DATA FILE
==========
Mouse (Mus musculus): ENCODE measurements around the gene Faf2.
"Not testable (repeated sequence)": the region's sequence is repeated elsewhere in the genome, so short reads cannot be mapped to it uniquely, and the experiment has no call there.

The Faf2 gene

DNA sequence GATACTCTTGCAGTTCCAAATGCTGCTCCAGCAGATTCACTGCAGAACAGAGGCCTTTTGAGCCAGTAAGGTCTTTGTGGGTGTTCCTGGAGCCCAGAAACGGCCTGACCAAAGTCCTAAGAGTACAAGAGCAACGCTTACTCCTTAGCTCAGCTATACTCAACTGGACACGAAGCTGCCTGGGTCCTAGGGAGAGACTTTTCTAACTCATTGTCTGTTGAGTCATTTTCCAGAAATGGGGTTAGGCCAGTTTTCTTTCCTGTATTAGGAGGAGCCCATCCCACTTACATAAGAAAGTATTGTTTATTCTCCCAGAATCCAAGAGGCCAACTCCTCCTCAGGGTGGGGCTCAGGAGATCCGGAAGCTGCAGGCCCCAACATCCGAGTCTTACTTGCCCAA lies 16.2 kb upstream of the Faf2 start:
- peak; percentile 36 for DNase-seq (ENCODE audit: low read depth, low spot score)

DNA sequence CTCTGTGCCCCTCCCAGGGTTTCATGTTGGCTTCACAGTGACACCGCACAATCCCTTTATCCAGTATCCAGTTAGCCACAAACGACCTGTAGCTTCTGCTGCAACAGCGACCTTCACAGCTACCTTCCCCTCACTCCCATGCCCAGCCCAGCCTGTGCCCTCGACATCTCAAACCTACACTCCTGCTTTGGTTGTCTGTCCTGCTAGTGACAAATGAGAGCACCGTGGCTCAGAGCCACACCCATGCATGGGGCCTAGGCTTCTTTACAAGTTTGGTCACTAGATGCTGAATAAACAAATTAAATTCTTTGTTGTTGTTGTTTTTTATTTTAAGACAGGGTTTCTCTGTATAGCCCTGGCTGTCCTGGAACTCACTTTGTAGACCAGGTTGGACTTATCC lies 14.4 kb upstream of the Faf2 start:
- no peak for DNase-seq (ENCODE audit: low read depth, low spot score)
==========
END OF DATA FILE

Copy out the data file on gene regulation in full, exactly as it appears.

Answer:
Mouse (Mus musculus): ENCODE measurements around the gene Faf2.
"Not testable (repeated sequence)": the region's sequence is repeated elsewhere in the genome, so short reads cannot be mapped to it uniquely, and the experiment has no call there.

The Faf2 gene

DNA sequence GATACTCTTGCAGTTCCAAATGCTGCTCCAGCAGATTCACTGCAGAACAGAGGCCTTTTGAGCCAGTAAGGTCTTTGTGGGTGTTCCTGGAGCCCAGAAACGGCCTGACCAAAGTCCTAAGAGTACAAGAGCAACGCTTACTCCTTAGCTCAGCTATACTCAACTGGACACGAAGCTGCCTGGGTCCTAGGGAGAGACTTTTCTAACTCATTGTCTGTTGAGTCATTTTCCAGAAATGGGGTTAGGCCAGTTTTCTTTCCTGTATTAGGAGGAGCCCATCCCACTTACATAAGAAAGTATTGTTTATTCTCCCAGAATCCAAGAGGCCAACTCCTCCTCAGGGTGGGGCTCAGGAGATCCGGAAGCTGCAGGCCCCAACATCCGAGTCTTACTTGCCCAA lies 16.2 kb upstream of the Faf2 start:
- peak; percentile 36 for DNase-seq (ENCODE audit: low read depth, low spot score)

DNA sequence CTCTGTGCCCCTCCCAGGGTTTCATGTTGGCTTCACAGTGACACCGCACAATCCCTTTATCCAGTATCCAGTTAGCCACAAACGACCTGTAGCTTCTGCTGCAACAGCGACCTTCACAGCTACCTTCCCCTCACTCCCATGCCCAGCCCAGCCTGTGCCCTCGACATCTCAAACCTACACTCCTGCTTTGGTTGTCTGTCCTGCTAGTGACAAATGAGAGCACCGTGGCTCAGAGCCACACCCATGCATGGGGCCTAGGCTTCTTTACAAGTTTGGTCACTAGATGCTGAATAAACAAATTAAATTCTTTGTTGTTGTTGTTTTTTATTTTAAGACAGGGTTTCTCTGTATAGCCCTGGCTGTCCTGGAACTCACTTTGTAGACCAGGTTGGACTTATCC lies 14.4 kb upstream of the Faf2 start:
- no peak for DNase-seq (ENCODE audit: low read depth, low spot score)